The polystyrene containers and foam cups you see stacked up next to the takeout counter at your favorite restaurant are so familiar, they’re practically a food service cliché. But if you live in D.C., get ready to bid them goodbye. Starting tomorrow, you’ll take your food home in a different receptacle: A Washington, D.C. ban on non-biodegradable foam containers goes into effect on January 1, 2016, Perry Stein reports for The Washington Post,
The District is getting rid of all foam containers used in food service for one-time use. The new law doesn’t apply to packing materials for meat or already-sealed products and will primarily impact businesses who use foam containers, plates or cups for take-out or meal service.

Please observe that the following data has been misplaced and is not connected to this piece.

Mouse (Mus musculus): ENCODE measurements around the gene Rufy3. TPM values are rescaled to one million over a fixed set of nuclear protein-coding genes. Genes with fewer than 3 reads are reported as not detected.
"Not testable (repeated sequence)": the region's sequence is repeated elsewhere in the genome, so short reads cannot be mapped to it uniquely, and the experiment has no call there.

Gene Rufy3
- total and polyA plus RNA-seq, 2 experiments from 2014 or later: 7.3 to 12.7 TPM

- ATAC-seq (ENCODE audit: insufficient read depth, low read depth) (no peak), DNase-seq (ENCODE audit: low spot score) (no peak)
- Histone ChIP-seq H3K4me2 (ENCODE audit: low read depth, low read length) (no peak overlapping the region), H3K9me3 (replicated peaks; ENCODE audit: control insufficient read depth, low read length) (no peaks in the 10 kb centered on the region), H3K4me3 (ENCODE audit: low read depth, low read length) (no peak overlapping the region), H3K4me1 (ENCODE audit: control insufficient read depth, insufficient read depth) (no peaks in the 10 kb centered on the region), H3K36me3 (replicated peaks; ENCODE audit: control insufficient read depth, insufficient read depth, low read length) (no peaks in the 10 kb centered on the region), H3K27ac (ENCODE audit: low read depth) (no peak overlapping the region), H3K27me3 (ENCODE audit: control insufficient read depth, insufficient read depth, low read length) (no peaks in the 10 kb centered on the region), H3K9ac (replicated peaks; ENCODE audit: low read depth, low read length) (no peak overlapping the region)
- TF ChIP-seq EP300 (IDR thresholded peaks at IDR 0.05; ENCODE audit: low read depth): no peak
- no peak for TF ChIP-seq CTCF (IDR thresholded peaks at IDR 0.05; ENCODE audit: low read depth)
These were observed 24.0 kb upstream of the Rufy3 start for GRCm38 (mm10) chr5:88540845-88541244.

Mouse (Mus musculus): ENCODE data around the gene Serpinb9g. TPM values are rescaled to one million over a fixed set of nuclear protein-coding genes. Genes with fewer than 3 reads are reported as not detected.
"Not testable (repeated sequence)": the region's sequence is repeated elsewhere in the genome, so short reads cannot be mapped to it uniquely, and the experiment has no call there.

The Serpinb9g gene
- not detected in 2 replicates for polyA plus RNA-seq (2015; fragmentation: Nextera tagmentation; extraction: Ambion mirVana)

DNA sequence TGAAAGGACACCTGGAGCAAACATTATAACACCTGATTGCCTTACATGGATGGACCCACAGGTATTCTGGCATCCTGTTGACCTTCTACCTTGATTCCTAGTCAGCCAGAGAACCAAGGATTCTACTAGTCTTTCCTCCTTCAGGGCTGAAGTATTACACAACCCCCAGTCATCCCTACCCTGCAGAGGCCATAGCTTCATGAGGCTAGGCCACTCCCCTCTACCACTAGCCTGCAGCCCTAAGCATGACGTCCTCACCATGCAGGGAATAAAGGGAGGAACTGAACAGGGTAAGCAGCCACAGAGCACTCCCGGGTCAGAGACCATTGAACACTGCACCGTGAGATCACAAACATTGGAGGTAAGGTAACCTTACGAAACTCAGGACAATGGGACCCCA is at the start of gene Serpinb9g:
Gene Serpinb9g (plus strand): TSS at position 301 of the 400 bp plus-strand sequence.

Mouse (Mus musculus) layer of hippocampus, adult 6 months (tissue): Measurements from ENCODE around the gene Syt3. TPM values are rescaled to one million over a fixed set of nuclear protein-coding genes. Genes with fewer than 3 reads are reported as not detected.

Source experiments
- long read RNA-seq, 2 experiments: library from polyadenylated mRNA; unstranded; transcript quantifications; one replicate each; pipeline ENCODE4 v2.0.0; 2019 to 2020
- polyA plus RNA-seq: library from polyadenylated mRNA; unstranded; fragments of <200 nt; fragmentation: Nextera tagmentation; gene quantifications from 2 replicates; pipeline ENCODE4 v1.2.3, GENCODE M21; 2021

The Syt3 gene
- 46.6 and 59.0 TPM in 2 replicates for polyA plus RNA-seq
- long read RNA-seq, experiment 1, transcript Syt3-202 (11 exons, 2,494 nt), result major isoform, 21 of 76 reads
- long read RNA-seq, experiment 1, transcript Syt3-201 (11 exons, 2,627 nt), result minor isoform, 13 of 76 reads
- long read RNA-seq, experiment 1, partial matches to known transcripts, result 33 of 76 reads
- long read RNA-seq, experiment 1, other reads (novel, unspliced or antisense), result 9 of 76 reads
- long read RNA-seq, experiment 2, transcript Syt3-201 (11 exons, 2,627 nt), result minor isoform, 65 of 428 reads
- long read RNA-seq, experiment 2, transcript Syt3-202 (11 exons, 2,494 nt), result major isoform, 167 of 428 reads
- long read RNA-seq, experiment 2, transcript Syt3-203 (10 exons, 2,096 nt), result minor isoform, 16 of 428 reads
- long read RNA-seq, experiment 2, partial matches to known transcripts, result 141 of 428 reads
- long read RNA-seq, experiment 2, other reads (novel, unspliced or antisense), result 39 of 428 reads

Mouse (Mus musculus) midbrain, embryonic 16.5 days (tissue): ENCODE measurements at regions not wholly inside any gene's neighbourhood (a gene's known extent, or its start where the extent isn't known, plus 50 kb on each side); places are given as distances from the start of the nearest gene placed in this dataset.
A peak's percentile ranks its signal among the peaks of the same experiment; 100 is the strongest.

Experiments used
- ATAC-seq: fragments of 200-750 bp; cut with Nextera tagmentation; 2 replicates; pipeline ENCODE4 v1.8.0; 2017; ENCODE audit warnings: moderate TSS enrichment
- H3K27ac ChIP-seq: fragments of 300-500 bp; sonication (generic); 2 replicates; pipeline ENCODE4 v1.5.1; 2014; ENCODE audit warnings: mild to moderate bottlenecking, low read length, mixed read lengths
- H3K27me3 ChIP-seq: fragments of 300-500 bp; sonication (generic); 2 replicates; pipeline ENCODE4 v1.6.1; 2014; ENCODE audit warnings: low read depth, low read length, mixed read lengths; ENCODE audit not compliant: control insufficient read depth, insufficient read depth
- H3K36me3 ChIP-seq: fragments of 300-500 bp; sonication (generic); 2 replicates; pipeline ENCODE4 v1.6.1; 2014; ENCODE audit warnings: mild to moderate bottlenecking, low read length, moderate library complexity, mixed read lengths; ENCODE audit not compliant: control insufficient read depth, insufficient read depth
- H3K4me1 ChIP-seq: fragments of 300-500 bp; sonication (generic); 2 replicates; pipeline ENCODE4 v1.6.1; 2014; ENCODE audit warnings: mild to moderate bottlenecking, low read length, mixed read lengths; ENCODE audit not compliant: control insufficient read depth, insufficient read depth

D.C. isn't alone on the no-foam bandwagon: Cities from Portland, OR to Amherst, MA have already banned the material. On a website about the new law, the D.C. Department of Energy and Environment writes that foam is one of the most common types of trash found in the Anacostia River. This new ban will be another step in the revitalization and cleanup efforts for the river.
Stein writes that officials will be using spot checks to root out offenders, levying a warning and grace period before laying down increasingly steep fees. One-use containers, plates and cups will still be allowed if they’re not made of foam. The city is encouraging restaurants to use recyclable or compostable containers instead—and urging consumers to send in tips about foam-using scofflaws.
The ban on foam has a strong environmental basis. Since polystyrene is made from petroleum, it’s not a renewable resource. It’s also not recyclable (unless you count new suggestions to use mealworms to crunch away the foam). As a result, used foam containers clutter landfills and release harmful chemicals into oceans.
Translation: D.C. takeout just got a bit healthier—for the earth, that is.